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I'm finding that regardless of how solid my tests scripts are, I still have tests that fail (falsely), even though they worked just fine before. I'm not talking about if markup changes (although that is another valid problem too), I'm talking about every time I run through my list of tests using NUnit, 10% of the tests will fail falsely.

I simply wanted to know if others have this issue or wanted to share details.

Thanks.

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I've had the same problem for months now. I use TestNG to run the tests. Could never get an answer as to why they fail when run in a suite –  squeemish Dec 3 '12 at 18:31
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3 Answers

up vote 25 down vote accepted

I think it's difficult to make through-the-UI tests reliable. The challenge comes down to the difficulty of reliably controlling and observing the variables that matter to your tests. Whether this is worthwhile depends on your ability to make your test code more resilient, and on the value of being able to run the tests automatically.

Asynchrony. For web applications, a common source of trouble is asynchrony. You take an action, and at some later time the app produces a result. And the delay can vary. How do you account for the varying delay?

Fixed waits. Some people do this by naively adding fixed waits into their test code. Click the button, wait a fixed amount of time, and check whether the result is displayed. This is troublesome because one day you'll run the test and the fixed wait won't be long enough. So you increase the duration of the fixed wait. Over time, this makes your tests more reliable, but very slow. Don't use fixed waits unless you absolutely can't use either of the following two techniques.

Latch. A better technique is to have the application use a latch, a variable that indicates whether some asynchronous operation has completed. When the operation starts, the application sets the latch variable to false. When the operation completes, the application sets the latch variable to true. Sometimes your tests can inject code into the application to implement the latches. Your injected code registers to be notified when the operation starts and stops, and sets the value of the latch accordingly. Then write your test code to watch for the latch variable to indicate that the operation is complete.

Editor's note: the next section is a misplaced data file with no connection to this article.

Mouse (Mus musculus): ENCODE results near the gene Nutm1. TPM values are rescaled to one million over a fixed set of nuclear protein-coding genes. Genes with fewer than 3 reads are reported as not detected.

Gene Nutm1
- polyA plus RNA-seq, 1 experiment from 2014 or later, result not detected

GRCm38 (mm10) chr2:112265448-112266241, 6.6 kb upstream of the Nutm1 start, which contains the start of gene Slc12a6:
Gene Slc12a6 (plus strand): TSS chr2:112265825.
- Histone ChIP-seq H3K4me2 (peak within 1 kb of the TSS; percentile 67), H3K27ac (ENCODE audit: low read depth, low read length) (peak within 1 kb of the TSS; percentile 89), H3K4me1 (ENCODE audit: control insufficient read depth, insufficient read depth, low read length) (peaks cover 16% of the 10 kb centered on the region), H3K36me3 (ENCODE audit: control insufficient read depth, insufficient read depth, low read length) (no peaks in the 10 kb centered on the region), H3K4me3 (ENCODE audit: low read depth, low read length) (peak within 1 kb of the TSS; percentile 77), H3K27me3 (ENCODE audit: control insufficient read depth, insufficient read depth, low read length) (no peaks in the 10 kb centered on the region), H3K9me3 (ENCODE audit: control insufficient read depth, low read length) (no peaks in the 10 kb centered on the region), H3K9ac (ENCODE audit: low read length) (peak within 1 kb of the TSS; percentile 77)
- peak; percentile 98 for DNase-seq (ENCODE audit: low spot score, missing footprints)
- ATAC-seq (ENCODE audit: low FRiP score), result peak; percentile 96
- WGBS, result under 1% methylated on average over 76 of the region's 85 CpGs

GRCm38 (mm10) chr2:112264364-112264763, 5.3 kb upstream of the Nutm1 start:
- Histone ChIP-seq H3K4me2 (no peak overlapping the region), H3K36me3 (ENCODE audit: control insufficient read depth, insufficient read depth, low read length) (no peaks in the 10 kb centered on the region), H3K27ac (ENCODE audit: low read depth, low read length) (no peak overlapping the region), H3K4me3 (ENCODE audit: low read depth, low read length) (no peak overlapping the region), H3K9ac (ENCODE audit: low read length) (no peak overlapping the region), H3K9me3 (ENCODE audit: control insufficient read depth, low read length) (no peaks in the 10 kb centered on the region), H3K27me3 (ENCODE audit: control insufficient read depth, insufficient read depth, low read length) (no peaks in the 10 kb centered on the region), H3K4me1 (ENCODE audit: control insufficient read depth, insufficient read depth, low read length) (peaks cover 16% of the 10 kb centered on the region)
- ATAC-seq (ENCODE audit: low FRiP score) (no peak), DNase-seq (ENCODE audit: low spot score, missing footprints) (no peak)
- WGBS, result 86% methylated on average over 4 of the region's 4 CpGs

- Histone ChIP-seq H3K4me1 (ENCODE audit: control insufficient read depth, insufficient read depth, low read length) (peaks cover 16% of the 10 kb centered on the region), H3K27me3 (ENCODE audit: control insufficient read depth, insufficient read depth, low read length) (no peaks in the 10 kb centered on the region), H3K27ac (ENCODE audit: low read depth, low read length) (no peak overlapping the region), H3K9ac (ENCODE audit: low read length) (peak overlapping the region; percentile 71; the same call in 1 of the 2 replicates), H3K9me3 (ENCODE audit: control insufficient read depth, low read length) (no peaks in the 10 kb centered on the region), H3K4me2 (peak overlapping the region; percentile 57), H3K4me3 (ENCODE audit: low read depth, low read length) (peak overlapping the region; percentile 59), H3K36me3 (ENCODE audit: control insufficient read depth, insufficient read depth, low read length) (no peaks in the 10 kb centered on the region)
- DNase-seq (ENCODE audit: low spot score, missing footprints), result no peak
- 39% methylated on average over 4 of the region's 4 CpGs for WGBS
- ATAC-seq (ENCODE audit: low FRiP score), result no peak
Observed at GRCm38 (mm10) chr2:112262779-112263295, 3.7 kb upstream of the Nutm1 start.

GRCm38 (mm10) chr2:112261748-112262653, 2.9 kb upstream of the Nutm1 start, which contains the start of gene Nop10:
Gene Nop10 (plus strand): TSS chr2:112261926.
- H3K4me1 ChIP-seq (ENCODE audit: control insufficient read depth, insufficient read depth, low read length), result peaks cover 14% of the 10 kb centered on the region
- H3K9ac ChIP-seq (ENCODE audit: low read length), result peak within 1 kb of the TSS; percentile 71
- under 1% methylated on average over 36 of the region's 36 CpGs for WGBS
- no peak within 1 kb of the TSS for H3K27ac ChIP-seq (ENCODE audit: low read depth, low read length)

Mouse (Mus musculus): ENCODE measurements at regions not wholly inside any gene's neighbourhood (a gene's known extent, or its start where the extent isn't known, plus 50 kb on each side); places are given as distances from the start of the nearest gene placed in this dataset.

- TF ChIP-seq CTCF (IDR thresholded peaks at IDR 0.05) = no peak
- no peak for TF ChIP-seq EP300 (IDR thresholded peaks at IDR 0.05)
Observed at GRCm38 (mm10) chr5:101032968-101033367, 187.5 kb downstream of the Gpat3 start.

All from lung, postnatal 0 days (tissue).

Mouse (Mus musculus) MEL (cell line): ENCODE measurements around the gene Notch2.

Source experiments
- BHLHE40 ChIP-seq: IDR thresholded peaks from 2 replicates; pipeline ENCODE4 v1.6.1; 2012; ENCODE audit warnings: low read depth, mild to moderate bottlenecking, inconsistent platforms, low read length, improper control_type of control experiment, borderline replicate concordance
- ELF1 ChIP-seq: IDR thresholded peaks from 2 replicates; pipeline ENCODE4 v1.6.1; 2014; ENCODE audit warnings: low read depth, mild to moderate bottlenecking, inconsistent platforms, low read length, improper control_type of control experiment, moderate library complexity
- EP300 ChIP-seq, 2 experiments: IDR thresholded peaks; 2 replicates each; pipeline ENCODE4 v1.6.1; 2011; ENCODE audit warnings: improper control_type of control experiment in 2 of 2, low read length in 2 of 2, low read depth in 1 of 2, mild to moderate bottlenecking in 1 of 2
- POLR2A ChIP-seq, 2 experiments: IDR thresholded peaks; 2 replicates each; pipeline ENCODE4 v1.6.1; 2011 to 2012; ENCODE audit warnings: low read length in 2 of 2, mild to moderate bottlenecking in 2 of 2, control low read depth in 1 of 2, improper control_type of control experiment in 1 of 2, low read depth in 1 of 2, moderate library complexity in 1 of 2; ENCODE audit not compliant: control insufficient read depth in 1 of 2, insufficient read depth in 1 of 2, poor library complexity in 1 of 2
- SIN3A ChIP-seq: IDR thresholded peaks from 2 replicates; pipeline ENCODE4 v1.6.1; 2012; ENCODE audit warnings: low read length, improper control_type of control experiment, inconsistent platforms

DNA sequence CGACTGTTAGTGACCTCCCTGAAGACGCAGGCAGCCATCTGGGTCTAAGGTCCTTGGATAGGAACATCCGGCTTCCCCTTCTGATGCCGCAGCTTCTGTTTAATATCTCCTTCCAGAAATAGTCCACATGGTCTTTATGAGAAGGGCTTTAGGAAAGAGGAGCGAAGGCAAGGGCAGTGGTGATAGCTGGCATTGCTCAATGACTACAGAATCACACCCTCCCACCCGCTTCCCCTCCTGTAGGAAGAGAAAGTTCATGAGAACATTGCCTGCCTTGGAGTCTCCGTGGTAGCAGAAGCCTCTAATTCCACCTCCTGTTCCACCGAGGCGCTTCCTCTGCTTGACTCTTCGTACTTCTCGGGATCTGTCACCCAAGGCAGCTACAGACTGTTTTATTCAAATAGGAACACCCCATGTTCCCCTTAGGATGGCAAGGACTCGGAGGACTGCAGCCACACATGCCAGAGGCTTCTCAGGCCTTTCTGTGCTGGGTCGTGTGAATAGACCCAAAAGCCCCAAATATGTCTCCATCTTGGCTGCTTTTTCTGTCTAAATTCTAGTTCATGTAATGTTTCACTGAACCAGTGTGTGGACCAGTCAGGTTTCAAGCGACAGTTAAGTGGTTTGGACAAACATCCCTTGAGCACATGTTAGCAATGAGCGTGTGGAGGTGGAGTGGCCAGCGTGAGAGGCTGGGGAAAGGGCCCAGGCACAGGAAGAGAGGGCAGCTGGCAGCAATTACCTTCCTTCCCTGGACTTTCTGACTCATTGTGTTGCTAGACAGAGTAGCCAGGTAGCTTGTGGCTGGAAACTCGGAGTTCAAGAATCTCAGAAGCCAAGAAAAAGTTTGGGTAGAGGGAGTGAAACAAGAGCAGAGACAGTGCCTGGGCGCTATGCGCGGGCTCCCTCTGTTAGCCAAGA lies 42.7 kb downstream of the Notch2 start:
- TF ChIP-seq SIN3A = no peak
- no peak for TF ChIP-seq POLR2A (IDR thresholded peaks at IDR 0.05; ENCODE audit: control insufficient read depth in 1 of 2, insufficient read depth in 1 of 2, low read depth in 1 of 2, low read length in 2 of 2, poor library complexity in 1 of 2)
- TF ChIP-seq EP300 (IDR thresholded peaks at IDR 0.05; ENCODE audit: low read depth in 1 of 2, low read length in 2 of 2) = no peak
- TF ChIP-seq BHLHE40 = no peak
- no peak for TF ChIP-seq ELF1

Polling. Another technique is for your test code to poll for the desired result. You click the button, then repeatedly check whether the result is displayed, pausing briefly in between checks. You put a maximum polling duration on your polling code, so that if the item isn't displayed within, say, 30 seconds, you fail the test. I usually end up creating a DSL to hide the details of the polling code and make it expressive, like this:

assertThat(submitButton, eventually(), is(present()));

Identifying elements. A second common challenge is how to identify the HTML/XML elements you want to observe and manipulate.

Meaningful ids and classes. It's best if the application is designed to make it easy to identify elements, by adding well-named id attributes to unique elements, and well-named class attributes for repeated structures (like lists or tables). These attributes make it easier to refer directly to the elements you're interested in. If your application doesn't have these, befriend a developer and beg for them. Otherwise, you'll have to identify elements by their relationships to other elements, which makes your tests depend on the current structure of the markup code. When the structure changes, your locators become invalid.

Simplify locators. A related challenge is to write locators that are amenable to changes in the markup. I often see people using inspection tools (Selenium IDE, Firebug, etc) to generate locators. Often the monstrous locators created by these tools include the complete path to the element, including indexes. If you use these locators, your tests become dependent on that full path. If the structure changes, your locators become invalid. It's better to examine each tool-generated locator to see if you can pick out the essential parts, then create a locator that relies on only those essential parts. (Then get a developer to add meaningful id and class attributes.)